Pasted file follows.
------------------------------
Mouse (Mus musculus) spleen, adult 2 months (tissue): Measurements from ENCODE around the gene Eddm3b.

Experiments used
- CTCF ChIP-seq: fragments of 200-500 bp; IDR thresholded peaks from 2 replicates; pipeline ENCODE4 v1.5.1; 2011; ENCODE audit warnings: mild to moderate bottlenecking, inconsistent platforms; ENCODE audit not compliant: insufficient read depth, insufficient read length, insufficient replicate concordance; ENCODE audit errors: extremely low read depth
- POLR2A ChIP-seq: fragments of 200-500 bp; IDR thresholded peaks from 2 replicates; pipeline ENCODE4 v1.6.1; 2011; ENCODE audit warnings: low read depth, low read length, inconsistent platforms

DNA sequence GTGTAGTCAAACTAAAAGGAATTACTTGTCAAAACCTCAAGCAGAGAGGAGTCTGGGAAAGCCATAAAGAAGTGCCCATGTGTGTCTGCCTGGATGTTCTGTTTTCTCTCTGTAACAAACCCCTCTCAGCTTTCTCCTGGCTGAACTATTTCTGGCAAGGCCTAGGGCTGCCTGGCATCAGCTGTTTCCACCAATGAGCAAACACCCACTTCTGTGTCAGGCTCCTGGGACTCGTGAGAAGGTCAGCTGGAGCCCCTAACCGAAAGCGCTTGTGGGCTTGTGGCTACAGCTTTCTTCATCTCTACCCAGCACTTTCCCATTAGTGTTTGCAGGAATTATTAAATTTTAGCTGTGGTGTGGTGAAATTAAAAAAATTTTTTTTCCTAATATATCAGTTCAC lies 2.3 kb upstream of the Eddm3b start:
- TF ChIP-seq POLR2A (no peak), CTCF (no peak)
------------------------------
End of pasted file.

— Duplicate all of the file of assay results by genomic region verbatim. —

Mouse (Mus musculus) spleen, adult 2 months (tissue): Measurements from ENCODE around the gene Eddm3b.

Experiments used
- CTCF ChIP-seq: fragments of 200-500 bp; IDR thresholded peaks from 2 replicates; pipeline ENCODE4 v1.5.1; 2011; ENCODE audit warnings: mild to moderate bottlenecking, inconsistent platforms; ENCODE audit not compliant: insufficient read depth, insufficient read length, insufficient replicate concordance; ENCODE audit errors: extremely low read depth
- POLR2A ChIP-seq: fragments of 200-500 bp; IDR thresholded peaks from 2 replicates; pipeline ENCODE4 v1.6.1; 2011; ENCODE audit warnings: low read depth, low read length, inconsistent platforms

DNA sequence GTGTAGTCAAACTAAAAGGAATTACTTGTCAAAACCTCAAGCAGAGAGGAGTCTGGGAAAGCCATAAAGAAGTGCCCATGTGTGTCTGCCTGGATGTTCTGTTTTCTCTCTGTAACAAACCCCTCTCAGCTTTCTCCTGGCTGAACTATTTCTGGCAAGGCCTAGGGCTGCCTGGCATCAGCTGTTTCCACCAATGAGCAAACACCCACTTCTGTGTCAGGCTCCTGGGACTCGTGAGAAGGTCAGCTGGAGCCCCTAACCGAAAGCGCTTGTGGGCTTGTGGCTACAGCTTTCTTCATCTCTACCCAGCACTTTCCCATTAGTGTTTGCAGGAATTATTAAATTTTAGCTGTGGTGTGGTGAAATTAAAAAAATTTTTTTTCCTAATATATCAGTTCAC lies 2.3 kb upstream of the Eddm3b start:
- TF ChIP-seq POLR2A (no peak), CTCF (no peak)